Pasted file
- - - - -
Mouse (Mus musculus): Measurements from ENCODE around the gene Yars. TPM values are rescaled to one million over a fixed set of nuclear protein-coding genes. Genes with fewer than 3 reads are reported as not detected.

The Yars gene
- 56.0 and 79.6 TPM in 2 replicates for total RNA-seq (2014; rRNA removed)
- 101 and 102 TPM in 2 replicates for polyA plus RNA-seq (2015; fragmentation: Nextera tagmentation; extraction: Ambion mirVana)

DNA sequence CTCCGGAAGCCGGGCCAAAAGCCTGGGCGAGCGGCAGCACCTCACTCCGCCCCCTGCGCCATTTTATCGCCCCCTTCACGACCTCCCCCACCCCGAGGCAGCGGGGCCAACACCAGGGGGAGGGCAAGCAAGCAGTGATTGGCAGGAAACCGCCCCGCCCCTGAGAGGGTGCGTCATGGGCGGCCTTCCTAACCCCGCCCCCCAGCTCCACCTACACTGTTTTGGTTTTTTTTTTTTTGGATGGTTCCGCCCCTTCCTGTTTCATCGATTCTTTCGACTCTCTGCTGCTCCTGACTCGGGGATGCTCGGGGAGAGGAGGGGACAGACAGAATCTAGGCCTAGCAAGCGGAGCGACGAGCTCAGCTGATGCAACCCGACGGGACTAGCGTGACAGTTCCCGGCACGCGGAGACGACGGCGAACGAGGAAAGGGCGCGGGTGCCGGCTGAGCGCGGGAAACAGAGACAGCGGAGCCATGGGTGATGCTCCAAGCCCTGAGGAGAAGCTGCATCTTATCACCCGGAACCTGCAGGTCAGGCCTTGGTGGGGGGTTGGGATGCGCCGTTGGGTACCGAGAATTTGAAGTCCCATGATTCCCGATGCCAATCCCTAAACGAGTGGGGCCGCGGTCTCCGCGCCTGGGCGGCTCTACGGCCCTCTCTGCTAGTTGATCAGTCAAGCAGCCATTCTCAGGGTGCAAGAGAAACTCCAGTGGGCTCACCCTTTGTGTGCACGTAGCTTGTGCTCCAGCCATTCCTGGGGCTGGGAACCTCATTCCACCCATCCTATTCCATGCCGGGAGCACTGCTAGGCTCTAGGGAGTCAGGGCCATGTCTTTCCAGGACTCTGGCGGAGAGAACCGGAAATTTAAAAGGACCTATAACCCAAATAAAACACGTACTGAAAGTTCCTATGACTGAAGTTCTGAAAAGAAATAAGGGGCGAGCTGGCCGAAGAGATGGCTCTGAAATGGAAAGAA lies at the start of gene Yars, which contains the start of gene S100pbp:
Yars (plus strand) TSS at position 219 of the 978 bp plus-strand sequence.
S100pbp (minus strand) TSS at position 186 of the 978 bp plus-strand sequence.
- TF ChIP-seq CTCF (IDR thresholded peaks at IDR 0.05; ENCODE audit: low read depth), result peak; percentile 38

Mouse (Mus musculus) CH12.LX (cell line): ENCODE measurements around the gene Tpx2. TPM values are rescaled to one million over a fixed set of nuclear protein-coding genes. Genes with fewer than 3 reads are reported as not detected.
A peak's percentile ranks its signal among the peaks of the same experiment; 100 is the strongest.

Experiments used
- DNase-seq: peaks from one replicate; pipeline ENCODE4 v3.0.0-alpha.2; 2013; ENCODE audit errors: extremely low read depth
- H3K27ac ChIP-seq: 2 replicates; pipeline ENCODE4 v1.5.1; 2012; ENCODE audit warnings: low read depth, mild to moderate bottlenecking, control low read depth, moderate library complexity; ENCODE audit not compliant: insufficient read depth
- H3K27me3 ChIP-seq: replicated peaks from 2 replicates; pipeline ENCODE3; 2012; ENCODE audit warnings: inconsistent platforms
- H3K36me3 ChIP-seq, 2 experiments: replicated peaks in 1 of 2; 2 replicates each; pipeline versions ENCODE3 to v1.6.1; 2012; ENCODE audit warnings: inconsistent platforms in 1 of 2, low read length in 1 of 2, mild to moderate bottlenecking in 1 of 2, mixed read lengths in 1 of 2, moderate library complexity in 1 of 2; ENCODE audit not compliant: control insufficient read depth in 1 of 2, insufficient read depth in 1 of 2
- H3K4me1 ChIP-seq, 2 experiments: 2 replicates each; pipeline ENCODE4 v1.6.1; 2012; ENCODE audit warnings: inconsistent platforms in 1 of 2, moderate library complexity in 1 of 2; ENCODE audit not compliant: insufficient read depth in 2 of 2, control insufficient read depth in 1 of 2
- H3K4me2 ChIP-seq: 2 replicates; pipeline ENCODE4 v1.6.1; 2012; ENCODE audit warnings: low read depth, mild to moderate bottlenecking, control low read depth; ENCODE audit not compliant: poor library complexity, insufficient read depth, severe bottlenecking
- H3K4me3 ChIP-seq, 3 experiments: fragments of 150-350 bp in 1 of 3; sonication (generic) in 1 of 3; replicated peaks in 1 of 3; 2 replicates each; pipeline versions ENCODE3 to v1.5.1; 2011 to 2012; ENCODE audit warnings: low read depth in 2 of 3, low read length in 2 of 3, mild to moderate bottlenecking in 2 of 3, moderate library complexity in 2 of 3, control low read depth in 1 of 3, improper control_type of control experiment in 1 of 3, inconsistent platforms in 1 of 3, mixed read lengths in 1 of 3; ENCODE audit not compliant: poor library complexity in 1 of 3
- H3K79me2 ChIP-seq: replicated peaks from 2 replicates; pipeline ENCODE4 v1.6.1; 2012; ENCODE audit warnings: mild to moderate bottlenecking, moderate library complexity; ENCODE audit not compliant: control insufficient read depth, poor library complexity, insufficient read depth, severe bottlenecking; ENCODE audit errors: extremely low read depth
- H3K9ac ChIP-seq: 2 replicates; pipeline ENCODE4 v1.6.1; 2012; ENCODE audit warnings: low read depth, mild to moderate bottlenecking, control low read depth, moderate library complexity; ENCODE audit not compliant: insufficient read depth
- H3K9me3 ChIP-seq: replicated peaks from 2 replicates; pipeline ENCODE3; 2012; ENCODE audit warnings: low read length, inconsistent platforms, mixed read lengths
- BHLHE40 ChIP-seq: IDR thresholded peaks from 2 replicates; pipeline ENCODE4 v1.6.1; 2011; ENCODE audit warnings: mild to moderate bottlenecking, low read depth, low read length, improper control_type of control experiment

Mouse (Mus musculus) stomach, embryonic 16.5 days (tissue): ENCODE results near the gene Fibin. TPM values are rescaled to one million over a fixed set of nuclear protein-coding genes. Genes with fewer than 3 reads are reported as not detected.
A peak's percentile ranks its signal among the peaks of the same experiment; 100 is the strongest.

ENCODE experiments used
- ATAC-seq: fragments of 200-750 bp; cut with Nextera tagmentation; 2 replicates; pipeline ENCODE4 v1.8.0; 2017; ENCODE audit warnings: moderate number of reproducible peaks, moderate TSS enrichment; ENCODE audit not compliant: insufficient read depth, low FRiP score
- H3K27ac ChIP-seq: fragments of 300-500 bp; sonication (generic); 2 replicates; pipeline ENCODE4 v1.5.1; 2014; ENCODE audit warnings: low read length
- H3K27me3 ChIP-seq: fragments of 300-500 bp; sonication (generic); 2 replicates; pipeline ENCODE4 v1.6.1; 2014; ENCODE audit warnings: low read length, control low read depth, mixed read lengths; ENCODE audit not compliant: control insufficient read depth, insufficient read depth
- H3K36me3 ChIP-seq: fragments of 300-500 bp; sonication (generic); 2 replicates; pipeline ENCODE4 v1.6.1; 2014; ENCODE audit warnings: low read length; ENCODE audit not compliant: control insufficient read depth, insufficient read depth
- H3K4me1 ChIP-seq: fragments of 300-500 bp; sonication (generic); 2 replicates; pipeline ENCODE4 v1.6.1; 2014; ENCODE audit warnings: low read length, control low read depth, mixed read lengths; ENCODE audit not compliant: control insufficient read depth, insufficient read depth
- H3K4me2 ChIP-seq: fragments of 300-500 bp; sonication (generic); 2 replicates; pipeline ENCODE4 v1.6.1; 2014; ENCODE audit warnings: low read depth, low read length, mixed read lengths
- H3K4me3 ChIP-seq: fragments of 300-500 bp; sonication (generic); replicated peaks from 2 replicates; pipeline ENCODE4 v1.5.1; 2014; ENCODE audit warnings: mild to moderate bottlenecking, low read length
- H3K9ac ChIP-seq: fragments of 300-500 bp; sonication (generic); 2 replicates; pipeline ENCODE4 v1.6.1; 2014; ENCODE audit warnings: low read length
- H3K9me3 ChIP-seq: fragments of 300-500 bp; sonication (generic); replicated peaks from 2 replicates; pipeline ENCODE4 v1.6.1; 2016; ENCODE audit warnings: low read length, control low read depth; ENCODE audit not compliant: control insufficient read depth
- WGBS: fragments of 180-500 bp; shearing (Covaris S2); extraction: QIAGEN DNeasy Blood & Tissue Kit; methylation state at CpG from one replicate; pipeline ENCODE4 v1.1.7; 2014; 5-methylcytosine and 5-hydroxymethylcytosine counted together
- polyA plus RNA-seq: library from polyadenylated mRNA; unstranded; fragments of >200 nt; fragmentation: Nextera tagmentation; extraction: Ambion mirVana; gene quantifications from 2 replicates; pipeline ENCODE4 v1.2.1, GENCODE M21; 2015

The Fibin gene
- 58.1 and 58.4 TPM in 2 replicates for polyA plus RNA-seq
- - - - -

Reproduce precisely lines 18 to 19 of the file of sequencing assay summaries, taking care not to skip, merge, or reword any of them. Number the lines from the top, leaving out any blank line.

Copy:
- H3K4me3 ChIP-seq, 3 experiments: fragments of 150-350 bp in 1 of 3; sonication (generic) in 1 of 3; replicated peaks in 1 of 3; 2 replicates each; pipeline versions ENCODE3 to v1.5.1; 2011 to 2012; ENCODE audit warnings: low read depth in 2 of 3, low read length in 2 of 3, mild to moderate bottlenecking in 2 of 3, moderate library complexity in 2 of 3, control low read depth in 1 of 3, improper control_type of control experiment in 1 of 3, inconsistent platforms in 1 of 3, mixed read lengths in 1 of 3; ENCODE audit not compliant: poor library complexity in 1 of 3
- H3K79me2 ChIP-seq: replicated peaks from 2 replicates; pipeline ENCODE4 v1.6.1; 2012; ENCODE audit warnings: mild to moderate bottlenecking, moderate library complexity; ENCODE audit not compliant: control insufficient read depth, poor library complexity, insufficient read depth, severe bottlenecking; ENCODE audit errors: extremely low read depth